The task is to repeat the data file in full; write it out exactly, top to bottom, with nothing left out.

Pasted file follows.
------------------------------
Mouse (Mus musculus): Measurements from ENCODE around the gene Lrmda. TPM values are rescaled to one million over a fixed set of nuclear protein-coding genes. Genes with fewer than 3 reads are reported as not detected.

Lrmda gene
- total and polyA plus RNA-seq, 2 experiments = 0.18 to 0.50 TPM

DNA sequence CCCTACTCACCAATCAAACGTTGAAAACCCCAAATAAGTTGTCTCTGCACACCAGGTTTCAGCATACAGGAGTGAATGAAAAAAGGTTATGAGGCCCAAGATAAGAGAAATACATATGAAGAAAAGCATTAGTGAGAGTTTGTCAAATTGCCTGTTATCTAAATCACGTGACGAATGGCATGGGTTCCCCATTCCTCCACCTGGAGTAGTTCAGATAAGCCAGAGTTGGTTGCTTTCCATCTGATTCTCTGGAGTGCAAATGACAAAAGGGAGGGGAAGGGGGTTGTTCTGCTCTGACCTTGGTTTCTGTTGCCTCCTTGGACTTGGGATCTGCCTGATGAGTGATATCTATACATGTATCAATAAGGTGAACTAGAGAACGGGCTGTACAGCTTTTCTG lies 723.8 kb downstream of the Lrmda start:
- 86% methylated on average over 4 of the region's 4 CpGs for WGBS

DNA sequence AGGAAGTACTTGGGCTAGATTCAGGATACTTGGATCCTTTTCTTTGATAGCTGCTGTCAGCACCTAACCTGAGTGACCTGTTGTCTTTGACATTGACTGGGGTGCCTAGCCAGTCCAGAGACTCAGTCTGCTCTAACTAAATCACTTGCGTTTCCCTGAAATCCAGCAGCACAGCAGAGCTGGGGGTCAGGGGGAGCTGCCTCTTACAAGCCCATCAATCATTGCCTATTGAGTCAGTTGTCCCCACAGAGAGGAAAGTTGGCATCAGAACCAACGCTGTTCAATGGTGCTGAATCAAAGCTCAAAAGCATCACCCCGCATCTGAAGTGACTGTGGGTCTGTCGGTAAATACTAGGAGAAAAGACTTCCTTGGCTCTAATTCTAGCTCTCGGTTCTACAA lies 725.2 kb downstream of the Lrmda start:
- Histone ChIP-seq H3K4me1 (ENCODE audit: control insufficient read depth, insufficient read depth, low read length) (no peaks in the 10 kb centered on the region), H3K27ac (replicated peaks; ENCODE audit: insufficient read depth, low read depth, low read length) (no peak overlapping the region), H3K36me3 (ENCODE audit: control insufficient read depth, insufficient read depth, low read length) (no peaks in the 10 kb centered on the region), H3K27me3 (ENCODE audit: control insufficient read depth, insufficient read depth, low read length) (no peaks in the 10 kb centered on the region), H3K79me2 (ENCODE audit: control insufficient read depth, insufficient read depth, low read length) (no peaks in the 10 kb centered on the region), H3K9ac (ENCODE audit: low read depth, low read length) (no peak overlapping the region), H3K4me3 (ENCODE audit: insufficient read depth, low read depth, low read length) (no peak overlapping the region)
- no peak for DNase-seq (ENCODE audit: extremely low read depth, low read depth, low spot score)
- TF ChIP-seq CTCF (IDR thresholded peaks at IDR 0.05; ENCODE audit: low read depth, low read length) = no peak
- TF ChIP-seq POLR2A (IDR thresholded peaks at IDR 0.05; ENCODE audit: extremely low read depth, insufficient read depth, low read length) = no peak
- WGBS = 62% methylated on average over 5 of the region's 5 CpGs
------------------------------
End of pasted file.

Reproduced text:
Mouse (Mus musculus): Measurements from ENCODE around the gene Lrmda. TPM values are rescaled to one million over a fixed set of nuclear protein-coding genes. Genes with fewer than 3 reads are reported as not detected.

Lrmda gene
- total and polyA plus RNA-seq, 2 experiments = 0.18 to 0.50 TPM

DNA sequence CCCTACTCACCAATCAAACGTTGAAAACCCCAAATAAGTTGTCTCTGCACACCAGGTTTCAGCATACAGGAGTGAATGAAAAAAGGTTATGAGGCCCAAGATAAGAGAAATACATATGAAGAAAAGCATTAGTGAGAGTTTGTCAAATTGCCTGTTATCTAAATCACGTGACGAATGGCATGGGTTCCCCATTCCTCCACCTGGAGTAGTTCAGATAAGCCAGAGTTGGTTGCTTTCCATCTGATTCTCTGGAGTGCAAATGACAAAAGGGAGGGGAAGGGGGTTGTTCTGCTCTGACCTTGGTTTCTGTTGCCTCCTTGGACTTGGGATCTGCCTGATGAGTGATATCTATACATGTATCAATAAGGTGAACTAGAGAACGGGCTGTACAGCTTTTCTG lies 723.8 kb downstream of the Lrmda start:
- 86% methylated on average over 4 of the region's 4 CpGs for WGBS

DNA sequence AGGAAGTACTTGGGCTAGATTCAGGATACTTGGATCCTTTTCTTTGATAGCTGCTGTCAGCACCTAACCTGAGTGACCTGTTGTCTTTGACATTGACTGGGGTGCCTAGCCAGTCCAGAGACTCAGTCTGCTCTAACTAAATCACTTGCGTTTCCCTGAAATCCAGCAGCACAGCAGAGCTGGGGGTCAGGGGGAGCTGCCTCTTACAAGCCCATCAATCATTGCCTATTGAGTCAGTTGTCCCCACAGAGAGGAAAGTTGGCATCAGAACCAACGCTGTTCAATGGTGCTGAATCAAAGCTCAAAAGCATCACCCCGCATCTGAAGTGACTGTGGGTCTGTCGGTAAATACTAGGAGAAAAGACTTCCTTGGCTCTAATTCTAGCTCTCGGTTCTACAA lies 725.2 kb downstream of the Lrmda start:
- Histone ChIP-seq H3K4me1 (ENCODE audit: control insufficient read depth, insufficient read depth, low read length) (no peaks in the 10 kb centered on the region), H3K27ac (replicated peaks; ENCODE audit: insufficient read depth, low read depth, low read length) (no peak overlapping the region), H3K36me3 (ENCODE audit: control insufficient read depth, insufficient read depth, low read length) (no peaks in the 10 kb centered on the region), H3K27me3 (ENCODE audit: control insufficient read depth, insufficient read depth, low read length) (no peaks in the 10 kb centered on the region), H3K79me2 (ENCODE audit: control insufficient read depth, insufficient read depth, low read length) (no peaks in the 10 kb centered on the region), H3K9ac (ENCODE audit: low read depth, low read length) (no peak overlapping the region), H3K4me3 (ENCODE audit: insufficient read depth, low read depth, low read length) (no peak overlapping the region)
- no peak for DNase-seq (ENCODE audit: extremely low read depth, low read depth, low spot score)
- TF ChIP-seq CTCF (IDR thresholded peaks at IDR 0.05; ENCODE audit: low read depth, low read length) = no peak
- TF ChIP-seq POLR2A (IDR thresholded peaks at IDR 0.05; ENCODE audit: extremely low read depth, insufficient read depth, low read length) = no peak
- WGBS = 62% methylated on average over 5 of the region's 5 CpGs